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employment law Archives

6 Plaza Hotel employees claim incessant sexual harassment

Six current and former female workers who were employed at New York's Plaza Hotel filed a lawsuit against the establishment on Aug. 8. They alleged in the court documents that they experienced incessant sexual harassment from senior management and other male hotel workers.

Defining harassment at work

New York employees should understand that there is a difference between being disrespectful and harassing someone in the workplace. It is important that a company's HR department does whatever it takes to create a culture that embraces kindness and respect for everyone. There are a variety of state and federal statutes that treat certain types of harassment as unlawful, and in some cases the legality is based upon the status of the victim.

Constructive dismissal in workplace discrimination cases

Workers in New York and around the country who have been discriminated against due to their race, religion, gender, age or national origin may pursue remedies under Title VII of the 1964 Civil Rights Act. These claims are often made after workers have been fired unfairly, but Title VII cases may also be filed when working conditions are so unbearable that a reasonable person would feel compelled to quit. This was how the Supreme Court defined constructive dismissal in a 2004 lawsuit involving the Pennsylvania State Police, but proving such claims can be challenging for workers.

When gender harassment isn't gender harassment

New York residents may know that sex discrimination in the workplace is banned by Title VII of the Civil Rights Act of 1964. However, it isn't always clear what the definition of sex is under that statute. According to one court ruling from the Northern District of New York, a male police officer who sent text messages to his ex-girlfriend was not harassing her based on sex.

Recent rulings recognize sexual orientation as protected class

New York residents may be confused as to whether being part of the LGBTQ community offers them protection under federal laws related to employment. While the question has not yet been settled, court rulings may be offering some clarity on the matter. In April 2017, the United States Court of Appeals for the 7th Circuit found that sexual orientation was covered by Title VII of the Civil Rights Act of 1964.

9 things to know about tipping for restaurant workers

Some restaurant workers depend on tips to make a living. New York has strict laws governing how employees and employers handle tips in a variety of situations. For the men and women working for tips, understanding these laws is crucial. Tips that aren't handled properly can lead to legal action against an employer.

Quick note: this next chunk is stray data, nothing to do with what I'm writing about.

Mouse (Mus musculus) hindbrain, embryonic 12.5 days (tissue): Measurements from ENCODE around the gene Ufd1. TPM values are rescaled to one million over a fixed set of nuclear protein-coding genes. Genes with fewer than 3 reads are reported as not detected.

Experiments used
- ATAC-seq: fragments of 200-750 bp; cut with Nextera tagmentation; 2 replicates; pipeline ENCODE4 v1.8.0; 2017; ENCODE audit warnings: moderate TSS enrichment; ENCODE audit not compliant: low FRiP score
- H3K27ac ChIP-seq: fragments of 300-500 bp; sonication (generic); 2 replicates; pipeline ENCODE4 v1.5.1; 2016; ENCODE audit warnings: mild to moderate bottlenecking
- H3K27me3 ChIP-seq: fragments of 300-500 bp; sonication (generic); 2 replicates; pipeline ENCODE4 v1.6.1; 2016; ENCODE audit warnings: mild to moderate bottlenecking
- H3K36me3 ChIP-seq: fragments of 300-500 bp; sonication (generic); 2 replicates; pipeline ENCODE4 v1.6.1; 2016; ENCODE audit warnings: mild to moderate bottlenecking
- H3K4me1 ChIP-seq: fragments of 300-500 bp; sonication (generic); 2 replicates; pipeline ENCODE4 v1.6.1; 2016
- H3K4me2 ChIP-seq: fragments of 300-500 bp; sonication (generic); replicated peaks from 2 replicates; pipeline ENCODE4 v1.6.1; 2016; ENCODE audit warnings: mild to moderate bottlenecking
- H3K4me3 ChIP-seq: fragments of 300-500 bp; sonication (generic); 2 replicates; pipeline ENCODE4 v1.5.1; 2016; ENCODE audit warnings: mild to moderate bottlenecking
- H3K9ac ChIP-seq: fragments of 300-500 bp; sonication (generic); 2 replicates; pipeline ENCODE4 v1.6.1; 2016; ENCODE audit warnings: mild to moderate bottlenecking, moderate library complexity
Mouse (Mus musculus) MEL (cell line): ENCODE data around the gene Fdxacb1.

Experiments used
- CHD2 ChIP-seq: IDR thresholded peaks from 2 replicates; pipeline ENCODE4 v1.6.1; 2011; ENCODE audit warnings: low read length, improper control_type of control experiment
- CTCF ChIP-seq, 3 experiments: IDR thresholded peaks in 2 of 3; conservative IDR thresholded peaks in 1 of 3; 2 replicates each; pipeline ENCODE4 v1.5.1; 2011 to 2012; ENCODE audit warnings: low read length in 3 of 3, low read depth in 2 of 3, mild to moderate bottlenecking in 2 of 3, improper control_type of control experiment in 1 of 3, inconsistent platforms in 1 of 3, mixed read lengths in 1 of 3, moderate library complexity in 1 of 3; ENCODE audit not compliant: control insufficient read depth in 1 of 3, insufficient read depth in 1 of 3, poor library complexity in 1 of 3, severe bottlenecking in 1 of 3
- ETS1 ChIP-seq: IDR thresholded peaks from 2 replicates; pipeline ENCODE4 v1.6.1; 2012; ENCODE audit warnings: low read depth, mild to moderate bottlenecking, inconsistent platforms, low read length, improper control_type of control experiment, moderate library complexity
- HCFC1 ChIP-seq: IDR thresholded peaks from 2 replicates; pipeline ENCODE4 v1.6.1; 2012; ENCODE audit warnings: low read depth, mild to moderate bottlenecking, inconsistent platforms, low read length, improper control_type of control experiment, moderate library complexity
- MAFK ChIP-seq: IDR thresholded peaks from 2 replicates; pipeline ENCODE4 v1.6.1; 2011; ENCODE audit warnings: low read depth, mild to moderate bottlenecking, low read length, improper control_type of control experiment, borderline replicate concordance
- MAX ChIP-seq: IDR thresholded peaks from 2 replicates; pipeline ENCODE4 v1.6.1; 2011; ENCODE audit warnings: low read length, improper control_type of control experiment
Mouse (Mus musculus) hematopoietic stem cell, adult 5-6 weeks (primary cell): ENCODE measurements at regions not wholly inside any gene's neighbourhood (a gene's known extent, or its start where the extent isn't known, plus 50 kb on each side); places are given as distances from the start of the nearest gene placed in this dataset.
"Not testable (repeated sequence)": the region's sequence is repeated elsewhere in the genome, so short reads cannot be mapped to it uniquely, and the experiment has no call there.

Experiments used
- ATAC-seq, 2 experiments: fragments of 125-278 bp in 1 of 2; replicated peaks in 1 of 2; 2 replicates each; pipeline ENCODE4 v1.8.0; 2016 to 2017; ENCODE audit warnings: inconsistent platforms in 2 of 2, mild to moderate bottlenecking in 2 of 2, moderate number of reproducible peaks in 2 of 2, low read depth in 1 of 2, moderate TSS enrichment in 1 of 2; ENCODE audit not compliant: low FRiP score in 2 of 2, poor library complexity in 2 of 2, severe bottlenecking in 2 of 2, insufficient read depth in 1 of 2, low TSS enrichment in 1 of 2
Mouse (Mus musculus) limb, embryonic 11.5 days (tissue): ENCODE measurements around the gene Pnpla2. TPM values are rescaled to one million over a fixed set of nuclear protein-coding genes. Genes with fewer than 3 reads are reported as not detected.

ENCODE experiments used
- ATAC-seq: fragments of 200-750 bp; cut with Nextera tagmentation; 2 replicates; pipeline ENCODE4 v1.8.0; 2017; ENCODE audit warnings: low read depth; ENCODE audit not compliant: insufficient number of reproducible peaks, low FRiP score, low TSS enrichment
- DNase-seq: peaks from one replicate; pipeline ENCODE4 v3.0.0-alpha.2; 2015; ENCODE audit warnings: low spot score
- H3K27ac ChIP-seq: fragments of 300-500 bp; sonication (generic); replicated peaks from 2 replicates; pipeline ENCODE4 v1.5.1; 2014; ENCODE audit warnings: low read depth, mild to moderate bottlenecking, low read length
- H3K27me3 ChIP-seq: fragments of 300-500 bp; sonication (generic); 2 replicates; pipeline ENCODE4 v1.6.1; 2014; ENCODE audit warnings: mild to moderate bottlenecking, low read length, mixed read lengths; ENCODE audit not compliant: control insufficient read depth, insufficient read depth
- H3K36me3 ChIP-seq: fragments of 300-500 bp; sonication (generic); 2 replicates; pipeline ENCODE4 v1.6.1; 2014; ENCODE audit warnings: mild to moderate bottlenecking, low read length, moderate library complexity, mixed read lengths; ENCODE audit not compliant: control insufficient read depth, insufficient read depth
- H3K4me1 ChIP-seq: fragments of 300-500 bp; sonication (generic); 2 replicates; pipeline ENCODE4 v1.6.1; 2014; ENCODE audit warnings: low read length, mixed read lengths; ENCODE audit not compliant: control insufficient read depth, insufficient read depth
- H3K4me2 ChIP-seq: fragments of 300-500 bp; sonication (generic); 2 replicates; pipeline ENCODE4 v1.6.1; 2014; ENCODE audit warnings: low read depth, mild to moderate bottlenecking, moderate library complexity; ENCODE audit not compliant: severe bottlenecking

Dated rules could lead to timekeeping program abuse by employers

Employees in New York who use electronic systems for timekeeping might not give tracking software much thought after clocking in and out. However, a recent study found that workers may need to keep a close eye on their hours to ensure correct payments. The When Timekeeping Software Undermines Compliance study was published by the Yale Journal of Law and cites work from researchers associated with the University of Oregon School of Law and Georgia State University.

5 things to know about nanny cams in New York

If you are a New York City nanny, you may have concerns over being surreptitiously videotaped by your employer. You may wonder whether it is legal and what your rights are in the matter. Below are five important points to know and understand regarding the use of nanny cams on the job.

Lesser known forms of workplace discrimination

Employees in New York face discrimination at work for many different reasons. Race, sexual orientation and religious discrimination often come to mind first when people think of workplace discrimination. However, there are other forms that are lesser known but still very common. People who are discriminated against in the workplace for any reason may lose out on job opportunities and fair pay, and they may also face workplace harassment.

The perils of incorrect classification at work

Improperly classifying workers has become a significant problem in New York and around the country. In most cases, workers are given improper classifications to cut costs and reduce liability. Some court cases have dealt with this issue and have attempted to show that employers cannot expect to get away with classifying an employee as an independent contractor.

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